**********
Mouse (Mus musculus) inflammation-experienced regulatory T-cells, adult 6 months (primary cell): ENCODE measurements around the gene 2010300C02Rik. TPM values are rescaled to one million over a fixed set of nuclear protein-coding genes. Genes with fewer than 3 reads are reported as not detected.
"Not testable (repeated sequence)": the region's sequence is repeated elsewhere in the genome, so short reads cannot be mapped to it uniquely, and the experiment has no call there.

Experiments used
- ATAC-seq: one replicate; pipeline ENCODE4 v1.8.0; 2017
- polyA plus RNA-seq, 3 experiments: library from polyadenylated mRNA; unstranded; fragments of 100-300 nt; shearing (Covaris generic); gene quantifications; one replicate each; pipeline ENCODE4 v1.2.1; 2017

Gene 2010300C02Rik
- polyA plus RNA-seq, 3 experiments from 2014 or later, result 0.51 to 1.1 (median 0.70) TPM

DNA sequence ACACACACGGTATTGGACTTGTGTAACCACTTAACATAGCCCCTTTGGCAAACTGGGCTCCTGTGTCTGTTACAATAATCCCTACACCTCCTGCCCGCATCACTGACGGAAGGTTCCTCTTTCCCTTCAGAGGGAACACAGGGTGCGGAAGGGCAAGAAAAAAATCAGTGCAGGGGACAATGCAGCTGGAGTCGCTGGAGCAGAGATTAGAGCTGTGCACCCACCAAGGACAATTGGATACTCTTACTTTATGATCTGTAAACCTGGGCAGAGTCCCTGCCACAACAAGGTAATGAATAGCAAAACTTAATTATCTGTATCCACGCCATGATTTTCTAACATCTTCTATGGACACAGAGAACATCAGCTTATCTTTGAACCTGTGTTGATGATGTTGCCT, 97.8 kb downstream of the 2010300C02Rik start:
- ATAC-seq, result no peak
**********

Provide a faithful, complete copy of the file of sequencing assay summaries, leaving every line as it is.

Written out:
Mouse (Mus musculus) inflammation-experienced regulatory T-cells, adult 6 months (primary cell): ENCODE measurements around the gene 2010300C02Rik. TPM values are rescaled to one million over a fixed set of nuclear protein-coding genes. Genes with fewer than 3 reads are reported as not detected.
"Not testable (repeated sequence)": the region's sequence is repeated elsewhere in the genome, so short reads cannot be mapped to it uniquely, and the experiment has no call there.

Experiments used
- ATAC-seq: one replicate; pipeline ENCODE4 v1.8.0; 2017
- polyA plus RNA-seq, 3 experiments: library from polyadenylated mRNA; unstranded; fragments of 100-300 nt; shearing (Covaris generic); gene quantifications; one replicate each; pipeline ENCODE4 v1.2.1; 2017

Gene 2010300C02Rik
- polyA plus RNA-seq, 3 experiments from 2014 or later, result 0.51 to 1.1 (median 0.70) TPM

DNA sequence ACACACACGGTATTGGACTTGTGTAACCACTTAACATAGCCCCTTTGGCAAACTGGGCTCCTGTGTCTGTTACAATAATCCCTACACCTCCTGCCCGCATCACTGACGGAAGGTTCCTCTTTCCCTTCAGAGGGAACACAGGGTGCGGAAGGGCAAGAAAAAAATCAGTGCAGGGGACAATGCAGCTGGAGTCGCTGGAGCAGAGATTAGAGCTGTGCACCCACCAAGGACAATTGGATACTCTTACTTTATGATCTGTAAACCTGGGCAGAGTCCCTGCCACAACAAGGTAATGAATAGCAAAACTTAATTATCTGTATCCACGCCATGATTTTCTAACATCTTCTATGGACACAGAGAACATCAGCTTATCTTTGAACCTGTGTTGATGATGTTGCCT, 97.8 kb downstream of the 2010300C02Rik start:
- ATAC-seq, result no peak